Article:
And if we scare the public enough, they'll cause the polititians to react to the public attitude on the subject, and then the polititians will do dumb stuff so that they can get re-elected... and we'll have even more stuff to report on. Hey... make that headline in bigger type.

:roll: :roll: :roll:

best,

.........john

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Mar 23rd, '11, 09:51
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Re: Earthquake 3/11/11

by JBaymore » Mar 23rd, '11, 09:51

Red highlighting, underlining, and bolding is mine....... JB

------------------------------------------
TOKYO, March 23, Kyodo

Radioactive materials drastically exceeding legal limits set under the food sanitation law have been found in 11 types of vegetable grown in Fukushima Prefecture, including broccoli and cabbage, the health ministry said Wednesday.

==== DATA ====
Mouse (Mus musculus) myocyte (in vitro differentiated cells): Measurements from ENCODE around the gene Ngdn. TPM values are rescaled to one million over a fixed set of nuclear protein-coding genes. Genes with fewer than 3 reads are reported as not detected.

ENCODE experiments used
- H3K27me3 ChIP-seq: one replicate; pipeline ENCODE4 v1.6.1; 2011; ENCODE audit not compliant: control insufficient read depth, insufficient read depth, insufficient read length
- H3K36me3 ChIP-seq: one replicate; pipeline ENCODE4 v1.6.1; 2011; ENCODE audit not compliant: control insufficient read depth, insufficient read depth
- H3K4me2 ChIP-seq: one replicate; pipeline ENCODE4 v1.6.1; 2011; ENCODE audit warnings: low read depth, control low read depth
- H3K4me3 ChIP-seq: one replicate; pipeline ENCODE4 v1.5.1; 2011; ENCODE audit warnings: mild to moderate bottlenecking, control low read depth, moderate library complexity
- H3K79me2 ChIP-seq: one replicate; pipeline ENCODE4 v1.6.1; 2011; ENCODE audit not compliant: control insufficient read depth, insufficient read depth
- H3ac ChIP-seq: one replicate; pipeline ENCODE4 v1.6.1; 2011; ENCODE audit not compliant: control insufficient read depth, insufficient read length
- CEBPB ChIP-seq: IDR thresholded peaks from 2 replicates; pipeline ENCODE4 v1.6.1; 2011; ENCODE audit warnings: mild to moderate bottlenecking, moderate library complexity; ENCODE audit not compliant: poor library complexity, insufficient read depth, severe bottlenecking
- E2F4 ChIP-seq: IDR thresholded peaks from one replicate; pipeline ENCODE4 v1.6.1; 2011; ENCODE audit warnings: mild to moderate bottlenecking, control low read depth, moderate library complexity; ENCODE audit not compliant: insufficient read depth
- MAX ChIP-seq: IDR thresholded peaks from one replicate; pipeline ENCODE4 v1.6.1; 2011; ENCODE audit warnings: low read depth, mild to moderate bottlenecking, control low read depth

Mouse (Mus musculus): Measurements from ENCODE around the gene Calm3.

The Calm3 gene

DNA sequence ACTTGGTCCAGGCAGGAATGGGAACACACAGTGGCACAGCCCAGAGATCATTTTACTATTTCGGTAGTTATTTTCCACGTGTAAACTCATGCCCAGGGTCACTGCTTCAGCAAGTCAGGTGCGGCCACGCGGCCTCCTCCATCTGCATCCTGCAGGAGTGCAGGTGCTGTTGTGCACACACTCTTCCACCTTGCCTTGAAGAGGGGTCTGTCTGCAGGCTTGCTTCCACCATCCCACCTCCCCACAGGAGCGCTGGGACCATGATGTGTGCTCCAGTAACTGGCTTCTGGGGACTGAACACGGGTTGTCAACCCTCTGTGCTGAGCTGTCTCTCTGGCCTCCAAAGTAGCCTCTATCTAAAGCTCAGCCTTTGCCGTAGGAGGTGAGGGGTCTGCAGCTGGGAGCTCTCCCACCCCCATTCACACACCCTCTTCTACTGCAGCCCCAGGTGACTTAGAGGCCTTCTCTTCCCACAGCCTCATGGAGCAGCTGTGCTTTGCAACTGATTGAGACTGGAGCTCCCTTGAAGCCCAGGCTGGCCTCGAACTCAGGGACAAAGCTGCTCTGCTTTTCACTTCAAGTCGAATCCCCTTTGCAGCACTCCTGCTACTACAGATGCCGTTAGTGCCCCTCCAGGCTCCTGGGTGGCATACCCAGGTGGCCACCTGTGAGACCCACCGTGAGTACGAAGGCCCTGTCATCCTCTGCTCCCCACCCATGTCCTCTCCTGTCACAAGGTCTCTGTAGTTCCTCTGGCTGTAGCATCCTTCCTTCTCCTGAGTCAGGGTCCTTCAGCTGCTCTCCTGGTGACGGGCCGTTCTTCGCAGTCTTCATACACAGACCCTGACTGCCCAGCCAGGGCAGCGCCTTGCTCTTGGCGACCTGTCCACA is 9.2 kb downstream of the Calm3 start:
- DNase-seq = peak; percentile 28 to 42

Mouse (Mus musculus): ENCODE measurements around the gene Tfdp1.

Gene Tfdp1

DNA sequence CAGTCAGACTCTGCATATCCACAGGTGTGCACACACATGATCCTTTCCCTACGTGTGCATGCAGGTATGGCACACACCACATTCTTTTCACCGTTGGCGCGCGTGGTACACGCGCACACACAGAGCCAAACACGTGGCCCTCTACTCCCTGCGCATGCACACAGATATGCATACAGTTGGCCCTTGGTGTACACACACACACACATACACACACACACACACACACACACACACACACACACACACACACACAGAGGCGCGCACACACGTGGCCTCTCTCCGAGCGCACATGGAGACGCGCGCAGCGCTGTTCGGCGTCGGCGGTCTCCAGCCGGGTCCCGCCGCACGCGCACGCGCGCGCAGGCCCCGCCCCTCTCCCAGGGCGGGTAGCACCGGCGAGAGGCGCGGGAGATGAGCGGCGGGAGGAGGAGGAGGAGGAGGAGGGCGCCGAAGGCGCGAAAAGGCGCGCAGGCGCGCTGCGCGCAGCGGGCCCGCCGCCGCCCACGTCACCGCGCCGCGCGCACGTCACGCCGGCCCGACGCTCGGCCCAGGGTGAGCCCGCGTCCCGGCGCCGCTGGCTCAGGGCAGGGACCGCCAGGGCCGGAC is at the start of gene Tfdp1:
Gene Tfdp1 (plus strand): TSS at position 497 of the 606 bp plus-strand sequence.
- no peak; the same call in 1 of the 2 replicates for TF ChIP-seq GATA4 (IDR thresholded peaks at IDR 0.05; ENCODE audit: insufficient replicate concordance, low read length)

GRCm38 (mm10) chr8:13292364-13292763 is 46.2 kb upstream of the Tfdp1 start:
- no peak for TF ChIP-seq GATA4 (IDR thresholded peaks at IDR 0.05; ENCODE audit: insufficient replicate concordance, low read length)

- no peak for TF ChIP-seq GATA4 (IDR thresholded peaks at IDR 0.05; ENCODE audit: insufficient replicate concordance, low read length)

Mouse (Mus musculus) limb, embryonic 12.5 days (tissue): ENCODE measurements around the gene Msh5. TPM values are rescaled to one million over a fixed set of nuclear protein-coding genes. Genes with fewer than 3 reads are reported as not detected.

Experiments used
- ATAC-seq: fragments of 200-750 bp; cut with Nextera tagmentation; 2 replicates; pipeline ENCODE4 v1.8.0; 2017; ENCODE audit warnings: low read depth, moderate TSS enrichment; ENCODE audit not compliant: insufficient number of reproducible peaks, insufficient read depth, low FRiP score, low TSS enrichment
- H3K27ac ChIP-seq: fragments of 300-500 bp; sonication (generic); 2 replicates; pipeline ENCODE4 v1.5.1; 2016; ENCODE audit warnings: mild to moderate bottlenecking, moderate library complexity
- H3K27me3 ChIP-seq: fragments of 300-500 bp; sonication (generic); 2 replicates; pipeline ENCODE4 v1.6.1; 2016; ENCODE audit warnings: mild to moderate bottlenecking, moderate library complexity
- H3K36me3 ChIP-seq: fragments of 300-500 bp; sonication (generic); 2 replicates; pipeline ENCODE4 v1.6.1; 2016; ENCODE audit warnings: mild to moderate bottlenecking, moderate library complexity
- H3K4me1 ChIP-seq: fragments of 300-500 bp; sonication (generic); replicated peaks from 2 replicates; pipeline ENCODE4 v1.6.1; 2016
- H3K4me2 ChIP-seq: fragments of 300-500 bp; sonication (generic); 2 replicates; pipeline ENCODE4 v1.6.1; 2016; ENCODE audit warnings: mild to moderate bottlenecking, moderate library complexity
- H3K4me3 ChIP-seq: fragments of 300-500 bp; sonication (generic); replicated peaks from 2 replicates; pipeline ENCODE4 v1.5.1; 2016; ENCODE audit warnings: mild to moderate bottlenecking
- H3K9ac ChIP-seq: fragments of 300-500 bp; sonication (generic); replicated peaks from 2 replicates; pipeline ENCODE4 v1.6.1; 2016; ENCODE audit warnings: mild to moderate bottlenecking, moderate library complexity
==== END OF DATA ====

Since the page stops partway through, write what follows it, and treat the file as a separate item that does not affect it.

The Health, Labor and Welfare Ministry called on consumers not to eat the 11 vegetables, also including spinach and the ''komatsuna'' leaf vegetable, produced in the prefecture, where a troubled nuclear power plant is located, for the time being.

The prefecture's vegetables grown in open-air environments are being distributed by the National Federation of Agricultural Cooperative Associations, or JA Zen-Noh. No shipments of these vegetables have been made since Monday, it said.

If a person eats 100 grams of the vegetable with the largest detected amount of radioactive materials for about 10 days, it would be equal to ingesting half the amount of radiation a person typically receives from the natural environment in a year, the ministry said.

If a person keeps eating the vegetable at the same pace, the amount of radiation intake could exceed the amount deemed safe, the ministry said.

The ministry detected radioactive cesium that is 164 times the limit -- 82,000 becquerels -- in ''kukitachina'' leaves from Motomiya, along with 15,000 becquerels of radioactive iodine which is more than seven times the limit, it said. The ministry also detected a level of cesium drastically exceeding the limit in some of the other vegetables, it said.

Kyodo news
-----------------------------------------

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Mar 24th, '11, 15:49
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Re: Earthquake 3/11/11

by togei » Mar 24th, '11, 15:49